CHENNAI: There were times during India’s defence of 187 in the second Test in Bengaluru, when Wriddhiman Saha was forced to use his torso and lower limbs instead of gloves to stop the ball. The unpredictable bounce and turn meant getting in line wasn’t enough and one had to be ready for awkward evntualities.
The match produced 45 byes, the most in 11 Tests in India this season. With the ball spinning, popping up, keeping low and hissing in general for most of the first two Tests, men behind the stumps had a tough time. If Indian batsmen struggled because of unfamiliarity with conditions, how different could it have been for wicketkeepers!
But keeping was not all hell out there, if you’re asking Kiran More. “It’s more challenging and thus exciting on turning tracks for wicketkeepers. It gives you a chance to show class and keeps you in the game all the time. It can be boring on flat tracks, where you get one ball every hour,” the former wicketkeeper told Express.
“Turners make a keeper’s job easier in the sense that you’re alert all the time. They test all facets, like technical ability, agility, reading of the game, bowler and pitch. Other than catches or stumpings, there are wide ones to gather. If done cleanly, it lifts the bowler. So a keeper should enjoy these pitches, because of the involvement bit. It makes sure you’re tuned in every moment,” explained More.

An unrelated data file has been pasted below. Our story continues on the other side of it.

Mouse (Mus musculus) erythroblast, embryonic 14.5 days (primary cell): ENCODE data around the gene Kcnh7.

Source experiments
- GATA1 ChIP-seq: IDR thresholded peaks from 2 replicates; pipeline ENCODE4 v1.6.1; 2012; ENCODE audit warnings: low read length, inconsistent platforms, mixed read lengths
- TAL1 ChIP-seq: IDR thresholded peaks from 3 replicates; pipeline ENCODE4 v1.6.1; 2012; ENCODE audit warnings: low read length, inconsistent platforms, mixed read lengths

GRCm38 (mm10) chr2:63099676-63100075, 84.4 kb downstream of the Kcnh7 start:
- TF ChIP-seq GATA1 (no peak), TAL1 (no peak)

Saha’s second innings catch to dismiss Matthew Wade earned praise and made for photographs of the keeper flying with arms stretched in front, but his stumping of Matt Renshaw in the first innings drew greater applause from More.
“It doesn’t get noticed, but a keeper has to create chances, like Saha did on the occasion. You can’t just wait for a catch to come your way. That’s what made MS Dhoni very good. And that’s what keepers can do to play the role of a match-winner.”
Amid forecasts of spin in Ranchi for the third Test, wicketkeepers are likely to come under increased scrutiny. Like good efforts, missed chances too will get noticed and the presence of Parthiv Patel means Saha has to be on his toes.
“Technical ability and sound reading of situations make Saha a good bet. Parthiv too has done well when given a chance,” More, the former selection committee chairman, sounded non-committal on who he prefers. firstname.lastname@example.org